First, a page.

Married . WithOUT Children |

Married . WithOUT Children

“I think I’ve found a job that will pay me a lot of money and get me out of debt,” Marianne informed me on the phone early one morning.

“Really?” I asked, curious to hear her latest scheme. “Is it doing something you can tell your mother about?”

“Of course,” she assured me. “I’ve got three kids – I’m not going to do anything stupid.”

It wasn’t that I thought my best friend would ever engage in any kind of illicit activity, but Marianne has held probably every job under the sun and is always on the lookout for new and lucrative ways to make money.

“So . what is it this time?” I questioned.

“A funeral director,” she replied.

I nearly dropped the phone.

“A FUNERAL director?” I said incredulously. “You don’t know the first THING about funeral directing!”

“Sure I do,” she said confidently. “It’s like being a party planner, but the party is just really sad.”

It crossed my mind that perhaps she had something a little stronger than cream in her coffee. .

But apparently she had seen an ad in the newspaper and had arranged for an interview. I’d heard a lot of Marianne’s whacky ideas, but this one definitely took the cake.

“Besides, I have all the clothes for it,” she continued. “Half my wardrobe is black – I won’t even have to go shopping!”

“I don’t think black bustiers or thigh-high boots are considered the appropriate dress at a funeral home,” I pointed out. “Anyway, I think you have to go to school for that.”

Marianne thought for a moment.

“WHY?” she said finally. “It’s not like being a doctor – I certainly can’t HURT anybody. .”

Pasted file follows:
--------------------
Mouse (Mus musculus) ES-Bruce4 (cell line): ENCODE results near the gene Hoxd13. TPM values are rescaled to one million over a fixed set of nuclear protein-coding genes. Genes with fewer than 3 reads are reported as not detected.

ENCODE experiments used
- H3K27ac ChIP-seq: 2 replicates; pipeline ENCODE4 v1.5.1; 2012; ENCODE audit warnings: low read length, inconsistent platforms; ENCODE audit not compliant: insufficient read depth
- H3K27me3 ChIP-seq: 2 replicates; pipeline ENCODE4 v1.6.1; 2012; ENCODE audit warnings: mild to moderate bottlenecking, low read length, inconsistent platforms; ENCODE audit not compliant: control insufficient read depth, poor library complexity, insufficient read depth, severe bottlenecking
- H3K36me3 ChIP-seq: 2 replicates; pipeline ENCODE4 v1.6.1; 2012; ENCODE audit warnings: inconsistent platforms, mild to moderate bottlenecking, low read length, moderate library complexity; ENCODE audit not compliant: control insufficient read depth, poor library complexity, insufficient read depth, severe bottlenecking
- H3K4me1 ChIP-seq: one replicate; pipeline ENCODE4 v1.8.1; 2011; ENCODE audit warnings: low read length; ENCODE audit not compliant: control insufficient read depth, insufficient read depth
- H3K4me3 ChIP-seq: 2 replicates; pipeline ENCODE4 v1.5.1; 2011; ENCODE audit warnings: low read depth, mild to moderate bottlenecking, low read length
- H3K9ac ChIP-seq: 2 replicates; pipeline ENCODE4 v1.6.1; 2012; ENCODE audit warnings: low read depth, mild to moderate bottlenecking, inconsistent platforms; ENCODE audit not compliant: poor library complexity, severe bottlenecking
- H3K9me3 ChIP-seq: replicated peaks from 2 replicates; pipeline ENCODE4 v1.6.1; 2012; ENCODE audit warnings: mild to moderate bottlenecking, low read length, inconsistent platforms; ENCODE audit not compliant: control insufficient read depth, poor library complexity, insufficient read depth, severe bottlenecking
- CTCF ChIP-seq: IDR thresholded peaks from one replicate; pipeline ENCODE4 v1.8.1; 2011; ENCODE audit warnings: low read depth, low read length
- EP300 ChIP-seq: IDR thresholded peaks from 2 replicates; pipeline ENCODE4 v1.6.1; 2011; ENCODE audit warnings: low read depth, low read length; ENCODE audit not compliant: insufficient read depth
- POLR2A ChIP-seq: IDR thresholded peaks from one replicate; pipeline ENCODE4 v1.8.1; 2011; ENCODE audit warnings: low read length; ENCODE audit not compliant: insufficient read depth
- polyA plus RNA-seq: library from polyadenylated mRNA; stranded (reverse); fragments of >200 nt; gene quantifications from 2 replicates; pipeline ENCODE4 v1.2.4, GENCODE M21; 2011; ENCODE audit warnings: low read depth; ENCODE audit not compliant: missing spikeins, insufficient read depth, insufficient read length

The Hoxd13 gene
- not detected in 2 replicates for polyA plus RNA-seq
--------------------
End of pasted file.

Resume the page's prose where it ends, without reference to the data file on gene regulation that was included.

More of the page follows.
She sounded dead set on this new idea.

“You couldn’t even stand to see the little frogs being dissected in high school biology!” I pointed out, desperately trying to think of something to talk her out of it.

“I’m not going to perform AUTOPSIES, you dummy,” she laughed. “I’m simply going to make all the arrangements and take care of the details.”

The idea still scared me.

“Like, I could put the makeup on the bodies and make them look really good,” she went on. “I used to be a salesperson at the dime store cosmetic counter, you know.”

I envisioned a family’s horror when they saw dear ol’ grandma going to her final resting place sporting thick black eyeliner and siren red lips. .

“You’ll come home from work every day smelling like formaldehyde,” I warned, trying to appeal to her sense of vanity.

“I smelled like dirty diapers for years,” she countered. “It doesn’t get much worse than that.”

I tried to imagine a funeral service arranged by Marianne: . some heavy metal music playing softly in the background . Marianne greeting the mourners dressed in a black mini-skirt, fishnet stockings and stiletto heels . the deceased propped up in a chair with a Budweiser in his hand .

“I don’t know,” I told her, now really leery of the whole idea. “I suppose it’s better than being a grave digger, but can’t you think of something a little more upbeat? Like, maybe, a trapeze artist with a local circus?”

Marianne must have taken my advice to heart because a few days later she called up with a new idea.

“Now THIS job is perfect for me,” she gushed. “I would be GREAT at it. .”

She had found an advertisement for a position as a talent scout for the Chippendale dancers.

“Well, it definitely would be more fun than funeral directing,” I agreed. “But I think your husband is going to kill you. .”

New Castle resident Heidi Rice’s column appears every Friday in the Post Independent. Visit her website at

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